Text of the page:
Bob Baer, the purported former CIA agent who led Hunting Hitler for two seasons, has seemingly moved on to another project: finding out just how much culpability to give Lee Harvey Oswald for murdering President John Kennedy in the new History Channel miniseries call JFK Declassified: Tracking Oswald.

Are we to presume then that the hunt for the Hitler story is over? If so, we were left hanging by Baer and History Channel.

Now it appears we are being handed an extremely limited search for the truth about Oswald. In the first two episodes we learn he was unstable and untrustworthy: now there’s a revelation.

In the meantime, Baer has dumped his eclectic and interesting team in the original series, including Tim Kennedy, to surround himself with a couple of ‘yes’ men. What this really means is that you are now deeply involved in the Bob Baer is everything show.

His stooges now merely seem there to be sounding boards with no reactions to what Baer contends. He is fond of claiming he is objective and a former CIA agent—and from the onset he wants you to know that Oswald acted alone, sort of.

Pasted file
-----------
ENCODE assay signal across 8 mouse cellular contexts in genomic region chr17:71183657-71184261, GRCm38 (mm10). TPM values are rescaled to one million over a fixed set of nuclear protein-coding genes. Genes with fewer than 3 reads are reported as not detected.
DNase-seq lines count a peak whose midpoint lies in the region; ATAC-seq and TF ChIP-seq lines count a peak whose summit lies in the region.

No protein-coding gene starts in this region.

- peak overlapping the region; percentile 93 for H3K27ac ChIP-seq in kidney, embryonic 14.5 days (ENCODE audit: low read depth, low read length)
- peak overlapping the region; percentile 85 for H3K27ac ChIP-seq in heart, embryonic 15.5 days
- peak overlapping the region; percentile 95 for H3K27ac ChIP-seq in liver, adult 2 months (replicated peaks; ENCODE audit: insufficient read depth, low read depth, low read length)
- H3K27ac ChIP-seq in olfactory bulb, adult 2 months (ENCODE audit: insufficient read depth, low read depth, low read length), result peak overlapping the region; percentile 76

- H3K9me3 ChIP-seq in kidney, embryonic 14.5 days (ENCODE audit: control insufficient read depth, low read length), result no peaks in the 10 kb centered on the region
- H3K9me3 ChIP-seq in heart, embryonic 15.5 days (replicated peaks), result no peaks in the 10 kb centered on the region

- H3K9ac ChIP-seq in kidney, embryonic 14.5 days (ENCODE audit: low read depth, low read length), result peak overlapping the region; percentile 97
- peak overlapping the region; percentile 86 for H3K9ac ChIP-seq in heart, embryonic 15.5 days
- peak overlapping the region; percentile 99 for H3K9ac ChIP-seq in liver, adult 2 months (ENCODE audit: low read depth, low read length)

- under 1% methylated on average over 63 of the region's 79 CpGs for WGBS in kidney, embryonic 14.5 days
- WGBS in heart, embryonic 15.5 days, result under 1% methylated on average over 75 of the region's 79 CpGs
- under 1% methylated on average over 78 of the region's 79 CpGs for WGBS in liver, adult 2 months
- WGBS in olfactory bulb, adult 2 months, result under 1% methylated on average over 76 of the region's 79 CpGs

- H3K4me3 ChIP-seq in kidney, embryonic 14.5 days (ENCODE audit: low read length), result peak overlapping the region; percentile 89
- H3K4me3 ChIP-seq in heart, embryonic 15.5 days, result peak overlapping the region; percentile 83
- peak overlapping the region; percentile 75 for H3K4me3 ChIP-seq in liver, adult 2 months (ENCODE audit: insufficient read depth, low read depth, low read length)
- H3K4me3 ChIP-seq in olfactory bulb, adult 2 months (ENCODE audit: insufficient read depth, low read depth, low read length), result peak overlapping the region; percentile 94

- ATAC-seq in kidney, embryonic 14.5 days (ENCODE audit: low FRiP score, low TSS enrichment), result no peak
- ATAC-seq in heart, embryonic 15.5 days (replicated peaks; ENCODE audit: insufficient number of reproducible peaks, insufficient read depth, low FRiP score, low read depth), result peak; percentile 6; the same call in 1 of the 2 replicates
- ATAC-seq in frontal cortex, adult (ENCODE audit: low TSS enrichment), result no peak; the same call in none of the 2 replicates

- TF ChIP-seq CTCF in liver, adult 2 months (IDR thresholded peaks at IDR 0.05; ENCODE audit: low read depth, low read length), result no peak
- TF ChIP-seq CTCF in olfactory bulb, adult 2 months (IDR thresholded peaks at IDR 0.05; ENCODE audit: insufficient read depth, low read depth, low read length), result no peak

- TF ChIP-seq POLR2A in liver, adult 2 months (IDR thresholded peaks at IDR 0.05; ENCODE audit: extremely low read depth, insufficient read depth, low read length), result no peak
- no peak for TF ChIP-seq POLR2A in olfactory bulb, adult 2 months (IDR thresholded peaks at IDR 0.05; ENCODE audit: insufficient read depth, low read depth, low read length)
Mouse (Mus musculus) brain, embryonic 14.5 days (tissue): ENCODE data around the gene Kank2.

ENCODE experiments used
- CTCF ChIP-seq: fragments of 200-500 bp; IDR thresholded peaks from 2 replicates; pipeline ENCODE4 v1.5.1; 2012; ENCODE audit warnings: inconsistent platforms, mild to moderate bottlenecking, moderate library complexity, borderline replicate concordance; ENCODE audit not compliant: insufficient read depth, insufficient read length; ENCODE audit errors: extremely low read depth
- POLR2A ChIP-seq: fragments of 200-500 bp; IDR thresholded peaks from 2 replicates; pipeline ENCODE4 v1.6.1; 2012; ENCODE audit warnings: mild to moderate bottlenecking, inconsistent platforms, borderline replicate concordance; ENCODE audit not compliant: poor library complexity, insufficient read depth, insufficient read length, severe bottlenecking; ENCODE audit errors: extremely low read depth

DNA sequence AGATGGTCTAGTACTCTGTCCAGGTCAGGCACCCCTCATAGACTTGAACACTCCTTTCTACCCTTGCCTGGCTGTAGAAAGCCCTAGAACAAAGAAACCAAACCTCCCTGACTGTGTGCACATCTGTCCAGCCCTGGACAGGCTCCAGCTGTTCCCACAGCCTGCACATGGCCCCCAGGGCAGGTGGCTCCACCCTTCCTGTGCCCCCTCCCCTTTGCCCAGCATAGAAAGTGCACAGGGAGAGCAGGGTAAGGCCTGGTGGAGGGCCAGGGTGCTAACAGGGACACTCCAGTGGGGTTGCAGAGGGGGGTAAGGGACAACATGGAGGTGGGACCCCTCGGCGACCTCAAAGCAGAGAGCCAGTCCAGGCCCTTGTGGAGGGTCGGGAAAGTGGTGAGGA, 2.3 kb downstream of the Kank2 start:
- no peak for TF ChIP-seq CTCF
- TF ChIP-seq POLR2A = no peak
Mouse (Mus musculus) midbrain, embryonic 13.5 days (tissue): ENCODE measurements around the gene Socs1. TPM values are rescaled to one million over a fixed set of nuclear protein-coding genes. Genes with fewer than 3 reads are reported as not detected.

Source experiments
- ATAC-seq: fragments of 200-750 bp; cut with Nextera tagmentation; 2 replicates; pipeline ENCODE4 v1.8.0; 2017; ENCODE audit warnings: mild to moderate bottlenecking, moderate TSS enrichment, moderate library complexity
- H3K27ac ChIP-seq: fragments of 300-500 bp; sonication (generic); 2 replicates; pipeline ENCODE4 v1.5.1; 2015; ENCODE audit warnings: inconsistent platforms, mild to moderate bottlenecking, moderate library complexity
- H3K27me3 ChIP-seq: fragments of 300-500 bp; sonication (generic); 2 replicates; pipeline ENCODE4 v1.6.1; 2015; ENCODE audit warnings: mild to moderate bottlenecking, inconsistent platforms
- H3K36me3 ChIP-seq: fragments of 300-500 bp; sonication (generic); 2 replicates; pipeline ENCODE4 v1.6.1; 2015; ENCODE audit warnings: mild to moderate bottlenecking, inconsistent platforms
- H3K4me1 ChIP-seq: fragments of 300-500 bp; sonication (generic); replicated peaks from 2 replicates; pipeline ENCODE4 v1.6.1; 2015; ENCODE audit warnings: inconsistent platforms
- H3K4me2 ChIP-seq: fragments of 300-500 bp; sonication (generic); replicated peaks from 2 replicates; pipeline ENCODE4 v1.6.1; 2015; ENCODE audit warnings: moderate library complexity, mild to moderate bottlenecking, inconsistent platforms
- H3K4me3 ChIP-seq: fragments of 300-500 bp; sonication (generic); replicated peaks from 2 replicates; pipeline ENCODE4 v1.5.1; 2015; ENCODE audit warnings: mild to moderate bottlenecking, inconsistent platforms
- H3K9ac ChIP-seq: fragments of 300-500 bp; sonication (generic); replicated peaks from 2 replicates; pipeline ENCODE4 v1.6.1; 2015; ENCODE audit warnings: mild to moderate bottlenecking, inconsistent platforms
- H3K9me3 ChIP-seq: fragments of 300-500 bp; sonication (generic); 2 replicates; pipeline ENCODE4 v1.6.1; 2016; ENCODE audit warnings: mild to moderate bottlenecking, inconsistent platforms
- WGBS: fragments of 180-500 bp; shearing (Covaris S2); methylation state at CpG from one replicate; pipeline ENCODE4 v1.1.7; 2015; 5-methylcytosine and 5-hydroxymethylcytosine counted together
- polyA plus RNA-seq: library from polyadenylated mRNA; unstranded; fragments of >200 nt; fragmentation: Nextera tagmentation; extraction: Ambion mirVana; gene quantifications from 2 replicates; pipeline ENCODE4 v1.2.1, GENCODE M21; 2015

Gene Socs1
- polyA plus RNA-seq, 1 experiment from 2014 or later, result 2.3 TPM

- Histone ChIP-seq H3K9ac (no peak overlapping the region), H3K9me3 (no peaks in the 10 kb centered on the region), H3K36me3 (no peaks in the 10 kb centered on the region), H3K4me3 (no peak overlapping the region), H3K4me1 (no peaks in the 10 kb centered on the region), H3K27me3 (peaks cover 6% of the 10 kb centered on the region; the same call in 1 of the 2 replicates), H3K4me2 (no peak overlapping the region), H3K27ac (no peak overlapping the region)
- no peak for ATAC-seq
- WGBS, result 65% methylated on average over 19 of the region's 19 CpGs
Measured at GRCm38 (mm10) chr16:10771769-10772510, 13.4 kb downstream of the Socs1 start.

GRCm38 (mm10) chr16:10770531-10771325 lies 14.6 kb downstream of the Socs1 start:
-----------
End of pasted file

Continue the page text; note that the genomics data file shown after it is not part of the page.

Claims of newly released information really don’t pan out because most of what Baer reveals in the first two episodes was already known, except to “most people.”

The one-man band is now a traveling circus performer, going to Mexico City and Moscow in each episode to uncover people still alive, 55 years later, who met Oswald once or twice.

Whether this pans out into something earth shattering only future episodes will reveal, though Baer insists he will provide Oswald’s motive for his assassination of Kennedy.

We planned to check our skepticism at the door, but former Agent Baer keeps pushing it back in our faces. We will re-visit this series at the end of its run in a few weeks to see whether it passes the fake news test.